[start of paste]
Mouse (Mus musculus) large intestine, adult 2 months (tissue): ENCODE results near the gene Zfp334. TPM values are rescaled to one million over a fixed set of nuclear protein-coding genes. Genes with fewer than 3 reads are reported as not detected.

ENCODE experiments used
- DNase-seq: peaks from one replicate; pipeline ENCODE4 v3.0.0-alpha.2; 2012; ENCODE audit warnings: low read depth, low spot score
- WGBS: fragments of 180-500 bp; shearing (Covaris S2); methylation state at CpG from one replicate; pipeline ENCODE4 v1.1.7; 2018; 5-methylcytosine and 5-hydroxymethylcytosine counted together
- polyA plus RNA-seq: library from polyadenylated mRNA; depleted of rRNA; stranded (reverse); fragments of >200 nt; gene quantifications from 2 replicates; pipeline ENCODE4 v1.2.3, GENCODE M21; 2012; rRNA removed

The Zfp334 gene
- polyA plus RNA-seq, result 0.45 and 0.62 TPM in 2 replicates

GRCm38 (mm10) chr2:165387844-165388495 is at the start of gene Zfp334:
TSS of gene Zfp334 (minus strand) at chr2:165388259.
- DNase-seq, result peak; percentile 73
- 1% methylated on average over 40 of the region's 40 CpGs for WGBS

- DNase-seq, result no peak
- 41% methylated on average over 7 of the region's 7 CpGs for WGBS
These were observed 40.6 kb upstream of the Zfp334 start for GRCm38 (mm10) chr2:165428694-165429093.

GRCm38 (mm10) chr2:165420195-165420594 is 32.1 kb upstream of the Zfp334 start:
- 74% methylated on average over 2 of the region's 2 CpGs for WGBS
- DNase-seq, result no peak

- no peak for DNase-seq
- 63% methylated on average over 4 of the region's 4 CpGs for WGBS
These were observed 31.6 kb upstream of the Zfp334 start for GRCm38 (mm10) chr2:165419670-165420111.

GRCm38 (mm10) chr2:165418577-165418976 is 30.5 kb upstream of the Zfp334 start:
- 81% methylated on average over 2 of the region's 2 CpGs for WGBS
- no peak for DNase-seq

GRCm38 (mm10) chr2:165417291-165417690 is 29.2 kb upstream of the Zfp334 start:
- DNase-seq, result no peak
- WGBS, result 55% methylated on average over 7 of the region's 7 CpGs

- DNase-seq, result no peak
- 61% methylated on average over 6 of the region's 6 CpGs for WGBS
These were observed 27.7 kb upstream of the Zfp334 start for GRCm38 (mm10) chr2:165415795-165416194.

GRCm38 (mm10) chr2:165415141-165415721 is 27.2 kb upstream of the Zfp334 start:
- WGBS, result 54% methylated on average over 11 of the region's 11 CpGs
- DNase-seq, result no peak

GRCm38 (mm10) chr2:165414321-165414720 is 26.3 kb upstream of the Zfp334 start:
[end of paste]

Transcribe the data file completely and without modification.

Mouse (Mus musculus) large intestine, adult 2 months (tissue): ENCODE results near the gene Zfp334. TPM values are rescaled to one million over a fixed set of nuclear protein-coding genes. Genes with fewer than 3 reads are reported as not detected.

ENCODE experiments used
- DNase-seq: peaks from one replicate; pipeline ENCODE4 v3.0.0-alpha.2; 2012; ENCODE audit warnings: low read depth, low spot score
- WGBS: fragments of 180-500 bp; shearing (Covaris S2); methylation state at CpG from one replicate; pipeline ENCODE4 v1.1.7; 2018; 5-methylcytosine and 5-hydroxymethylcytosine counted together
- polyA plus RNA-seq: library from polyadenylated mRNA; depleted of rRNA; stranded (reverse); fragments of >200 nt; gene quantifications from 2 replicates; pipeline ENCODE4 v1.2.3, GENCODE M21; 2012; rRNA removed

The Zfp334 gene
- polyA plus RNA-seq, result 0.45 and 0.62 TPM in 2 replicates

GRCm38 (mm10) chr2:165387844-165388495 is at the start of gene Zfp334:
TSS of gene Zfp334 (minus strand) at chr2:165388259.
- DNase-seq, result peak; percentile 73
- 1% methylated on average over 40 of the region's 40 CpGs for WGBS

- DNase-seq, result no peak
- 41% methylated on average over 7 of the region's 7 CpGs for WGBS
These were observed 40.6 kb upstream of the Zfp334 start for GRCm38 (mm10) chr2:165428694-165429093.

GRCm38 (mm10) chr2:165420195-165420594 is 32.1 kb upstream of the Zfp334 start:
- 74% methylated on average over 2 of the region's 2 CpGs for WGBS
- DNase-seq, result no peak

- no peak for DNase-seq
- 63% methylated on average over 4 of the region's 4 CpGs for WGBS
These were observed 31.6 kb upstream of the Zfp334 start for GRCm38 (mm10) chr2:165419670-165420111.

GRCm38 (mm10) chr2:165418577-165418976 is 30.5 kb upstream of the Zfp334 start:
- 81% methylated on average over 2 of the region's 2 CpGs for WGBS
- no peak for DNase-seq

GRCm38 (mm10) chr2:165417291-165417690 is 29.2 kb upstream of the Zfp334 start:
- DNase-seq, result no peak
- WGBS, result 55% methylated on average over 7 of the region's 7 CpGs

- DNase-seq, result no peak
- 61% methylated on average over 6 of the region's 6 CpGs for WGBS
These were observed 27.7 kb upstream of the Zfp334 start for GRCm38 (mm10) chr2:165415795-165416194.

GRCm38 (mm10) chr2:165415141-165415721 is 27.2 kb upstream of the Zfp334 start:
- WGBS, result 54% methylated on average over 11 of the region's 11 CpGs
- DNase-seq, result no peak

GRCm38 (mm10) chr2:165414321-165414720 is 26.3 kb upstream of the Zfp334 start: